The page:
Bacteria are the smallest and most versatile independently living cells. 

They are found practically everywhere on Earth and live in some of the most unusual and seemingly inhospitable places.

Evidence shows that bacteria were in existence as long as 3.5 billion years ago, making them one of the oldest living organisms on the Earth. Even older than the bacteria are the archeans (also called archaebacteria) tiny prokaryotic organisms that live only in extreme environments: boiling water, super-salty pools, sulfur-spewing volcanic vents, acidic water, and deep in the Antarctic ice. Many scientists now believe that the archaea and bacteria developed separately from a common ancestor nearly four billion years ago. Millions of years later, the ancestors of today's eukaryotes split off from the archaea. Despite the superficial resemblance to bacteria, biochemically and genetically, the archea are as different from bacteria as bacteria are from humans.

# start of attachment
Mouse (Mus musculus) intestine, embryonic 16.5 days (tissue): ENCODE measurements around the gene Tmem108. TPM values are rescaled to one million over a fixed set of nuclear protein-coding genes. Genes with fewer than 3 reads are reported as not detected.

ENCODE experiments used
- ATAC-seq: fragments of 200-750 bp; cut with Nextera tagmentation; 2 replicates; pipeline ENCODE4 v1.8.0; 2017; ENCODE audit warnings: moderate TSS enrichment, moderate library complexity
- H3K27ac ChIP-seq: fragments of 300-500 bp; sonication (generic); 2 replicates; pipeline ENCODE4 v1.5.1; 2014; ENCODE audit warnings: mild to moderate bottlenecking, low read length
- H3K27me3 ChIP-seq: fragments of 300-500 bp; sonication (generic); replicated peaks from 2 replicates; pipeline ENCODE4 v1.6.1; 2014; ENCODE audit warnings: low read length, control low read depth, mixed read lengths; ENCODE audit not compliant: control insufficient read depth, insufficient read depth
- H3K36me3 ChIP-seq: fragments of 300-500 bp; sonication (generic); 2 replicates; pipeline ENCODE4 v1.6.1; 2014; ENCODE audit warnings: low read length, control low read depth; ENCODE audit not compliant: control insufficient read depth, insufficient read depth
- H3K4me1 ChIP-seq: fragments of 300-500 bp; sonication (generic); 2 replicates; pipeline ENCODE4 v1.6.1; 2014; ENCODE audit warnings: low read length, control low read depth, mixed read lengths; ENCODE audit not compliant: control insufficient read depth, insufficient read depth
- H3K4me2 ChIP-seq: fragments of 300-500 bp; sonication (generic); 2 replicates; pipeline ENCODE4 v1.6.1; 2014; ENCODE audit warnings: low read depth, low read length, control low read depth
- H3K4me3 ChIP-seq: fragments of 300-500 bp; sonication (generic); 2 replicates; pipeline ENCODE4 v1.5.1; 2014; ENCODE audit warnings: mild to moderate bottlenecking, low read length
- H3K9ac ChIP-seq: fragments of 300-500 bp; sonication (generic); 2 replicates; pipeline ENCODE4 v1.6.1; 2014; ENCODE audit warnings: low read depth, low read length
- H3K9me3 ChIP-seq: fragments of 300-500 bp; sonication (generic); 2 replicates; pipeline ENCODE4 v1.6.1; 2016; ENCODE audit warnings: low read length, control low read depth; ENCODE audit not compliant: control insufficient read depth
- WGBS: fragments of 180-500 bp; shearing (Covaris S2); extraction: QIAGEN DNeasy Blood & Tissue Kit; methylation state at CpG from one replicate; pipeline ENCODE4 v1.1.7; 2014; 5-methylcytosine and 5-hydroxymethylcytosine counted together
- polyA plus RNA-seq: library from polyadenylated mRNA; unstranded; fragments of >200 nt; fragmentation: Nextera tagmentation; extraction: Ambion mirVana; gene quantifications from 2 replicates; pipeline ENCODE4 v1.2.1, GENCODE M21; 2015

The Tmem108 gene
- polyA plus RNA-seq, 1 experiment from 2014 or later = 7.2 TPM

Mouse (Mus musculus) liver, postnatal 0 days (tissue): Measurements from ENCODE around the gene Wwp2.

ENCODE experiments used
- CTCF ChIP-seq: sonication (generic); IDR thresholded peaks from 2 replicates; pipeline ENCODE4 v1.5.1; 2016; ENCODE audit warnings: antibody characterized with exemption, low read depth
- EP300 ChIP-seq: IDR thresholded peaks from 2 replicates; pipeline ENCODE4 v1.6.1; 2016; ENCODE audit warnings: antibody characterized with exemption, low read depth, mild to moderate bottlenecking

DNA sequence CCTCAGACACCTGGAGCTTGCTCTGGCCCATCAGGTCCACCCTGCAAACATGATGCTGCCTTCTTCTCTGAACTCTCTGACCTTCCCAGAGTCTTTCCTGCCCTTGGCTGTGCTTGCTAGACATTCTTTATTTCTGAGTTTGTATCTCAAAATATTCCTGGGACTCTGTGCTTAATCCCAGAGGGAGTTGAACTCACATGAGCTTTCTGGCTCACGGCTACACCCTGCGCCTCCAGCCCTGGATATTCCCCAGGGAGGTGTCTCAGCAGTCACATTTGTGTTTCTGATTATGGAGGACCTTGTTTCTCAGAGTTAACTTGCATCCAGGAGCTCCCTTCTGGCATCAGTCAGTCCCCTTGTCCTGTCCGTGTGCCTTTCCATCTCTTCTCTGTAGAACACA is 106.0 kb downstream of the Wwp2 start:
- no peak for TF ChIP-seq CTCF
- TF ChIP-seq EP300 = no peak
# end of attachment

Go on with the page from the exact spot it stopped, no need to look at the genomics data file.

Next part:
Classification of Medically Important Bacteria

Bacterial Structure

Bacterial Growth

Bacterial Metabolism

Bacterial Genetics

Bacterial Reproduction

 

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